Thursday, November 13, 2008


If Paramount Pictures plans to produce a sequel to the new "Shaft," then they need to develop a stronger storyline and provide a bolder villain who can go the distance with "the cat who won't cop out when there is danger all about." Were it not for its blazing gunplay and blistering profanity, this second-rate but serviceable update of Gordon Park's "Shaft" would resemble an average episode of "NYPD Blue." The action scenes in director John Singleton's "Shaft" lack the bravura of the Richard Roundtree originals. Aside from an occasionally memorable one-liner, the dialogue pales by comparison with the lingo contrived by the late Oscar winning scenarist Ernest Tidyman. (Not only did Tidyman forge the "Shaft" character in a series of novels and two scripts, but he also penned the screenplay for director William Friedkin's "The French Connection!") The bankrupt quality in the creative storytelling process with "Shaft" (2000) boils down to its half-baked premise. No, Samuel L. Jackson doesn't replace Richard Roundtree as the seminal black private eye. Instead, he plays Shaft's nephew! Sounds like an urban contemporary alternative to "The Mask of Zorro!" Basically, "Shaft" focuses on hate crime. The racist son of a white real estate tycoon beats an unarmed African-American, Trey Howard (Mekhi Phifer of "Higher Learning"), to death outside an elite New York City restaurant. A white bartender on a cigarette break, Diane Palmieri (a frumpy Toni Collette of "The Sixth Sense"), witnesses the murder from across the street. Walter Wade Jr. (creepy Christian Bale of "American Psycho") threatens her about testifying against him in court. When Detective John Shaft" (Samuel L. Jackson of "Pulp Fiction") shows up in his stylist Armani leather trench coat, he punches the despicable Wade in the face twice, then devotes himself to tracking down the scared barkeep. He wants to sink Wade Jr., with Diane's testimony. Initially, Singleton characterizes Samuel L. Jackson's Shaft in one illuminating long shot that shows him striding up a street against on-coming traffic. Although Jackson's Shaft is the nephew to Roundtree's Shaft, he handles himself more like Inspector Harry Callahan's half-brother! Unfortunately, for Shaft, once Wade makes bail, the obnoxious anus skips town for sanctuary in far-off Switzerland. According to Wade in a telephone call to his nemesis, he made bail because of the two blows that Shaft dealt him that broke his nose. Meanwhile, in a move reminiscent of the Burt Reynolds' classic "Sharkey's Machine," Shaft finds himself reassigned from homicide to narcotics. Singleton reinvents Shaft as a volatile loose cannon on deck. After one of many drug busts, our reckless hero confronts a pint-sized "Scarface" wannabe, Peoples Hernandez (the impeccable Jeffry Wright of "Basquiat"), and locks the ice-pick toting drug dealer up on a technicality when the witless thug touches his bullet-proof vest.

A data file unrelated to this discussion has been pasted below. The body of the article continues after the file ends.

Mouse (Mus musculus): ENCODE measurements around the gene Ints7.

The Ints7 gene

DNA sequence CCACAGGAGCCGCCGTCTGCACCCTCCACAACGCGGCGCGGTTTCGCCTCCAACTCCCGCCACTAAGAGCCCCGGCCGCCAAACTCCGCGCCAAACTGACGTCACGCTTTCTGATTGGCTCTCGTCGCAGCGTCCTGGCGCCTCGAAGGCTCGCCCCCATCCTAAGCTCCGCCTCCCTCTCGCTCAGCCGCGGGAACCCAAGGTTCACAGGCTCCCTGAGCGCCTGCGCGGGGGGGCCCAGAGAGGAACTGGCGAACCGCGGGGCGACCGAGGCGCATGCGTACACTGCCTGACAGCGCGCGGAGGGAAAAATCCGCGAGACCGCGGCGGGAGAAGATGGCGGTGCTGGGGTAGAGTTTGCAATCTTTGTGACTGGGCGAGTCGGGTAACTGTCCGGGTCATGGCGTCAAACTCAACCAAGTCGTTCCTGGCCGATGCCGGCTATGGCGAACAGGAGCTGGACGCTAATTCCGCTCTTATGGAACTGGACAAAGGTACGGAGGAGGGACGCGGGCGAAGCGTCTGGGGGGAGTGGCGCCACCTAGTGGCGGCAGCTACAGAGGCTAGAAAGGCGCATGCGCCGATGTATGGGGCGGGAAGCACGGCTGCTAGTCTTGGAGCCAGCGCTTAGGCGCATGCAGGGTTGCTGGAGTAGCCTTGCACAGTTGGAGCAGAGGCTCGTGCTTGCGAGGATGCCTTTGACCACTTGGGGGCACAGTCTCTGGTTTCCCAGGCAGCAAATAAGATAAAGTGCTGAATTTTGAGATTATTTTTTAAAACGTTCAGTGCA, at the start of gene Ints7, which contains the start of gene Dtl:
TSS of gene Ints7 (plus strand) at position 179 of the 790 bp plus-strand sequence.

Two years elapses, and Wade tries to sneak back into Gotham, only to be nabbed as he gets off his plane by Shaft. Shaft is not the only person who cannot figure out why Wade returned. The "Shaft" scenarists never furnish a reasonable explanation why such a worthless prick like Wade Jr., would come back to stand trial. His father and he tolerate each other, and he despises his old man's mistress. Such an obvious oversight reflects poorly on Singleton and his scripters. When the Honorable Dennis Bradford (Pat Hingle of "Hang'em High") releases Wade for a second time, Shaft savors a "Dirty Harry" moment. Defiantly, he hurls his N.Y.P.D. shield like a kung fu weapon so that it embeds itself in the wall inches from the judge's head. Easily, this is the beset single moment in "Shaft." Quitting the force (like hundreds of other renegade Hollywood cops) Shaft resolves to find Diane.

Christian Bale and Jeffry Wright make convincingly reptilian villains, but they emerge as narrative welterweights that don't stand a snowball's chance in hell against a heavyweight like Samuel L. Jackson's "Shaft." What "Shaft" desperately needs but cannot conjure up is a bold adversary like the villains in Gordon Park's "Shaft" & "Shaft's Big Score" and John Guillermin's "Shaft in Africa." When our villains argue, Singleton exposes how essentially weak they are compared to Shaft. Neither Wade nor the vertically challenged Peoples pose much of a threat to Shaft. "Eraser" heroine Vanessa Williams registers credibly as a tough-minded police woman who backs up Shaft in a tight spot. Dependable Dan Hedaya plays another crooked cop in the vein of the devious policeman that he portrayed in Norman Jewison's "The Hurricane." Ostensibly, "Shaft" unfolds as a gritty, authentic, but incredibly prosaic police procedural thriller with no romantic diversions. Everything in "Shaft" has been done before and done better. The filmmakers break no new ground dramatically or in terms of action stunts. Writer & director John Singleton of "Boyz N the Hood" and his scenarists Richard Price of "Clockers" and Shane Salerno of "Armageddon" let two banal subplots masquerade as the main plot. Action mystery thrillers are defined by the greed of the villain. The "Shaft" villains are mindless miscreants. Singleton combines them but together, they fail to substitute for a sturdy villain.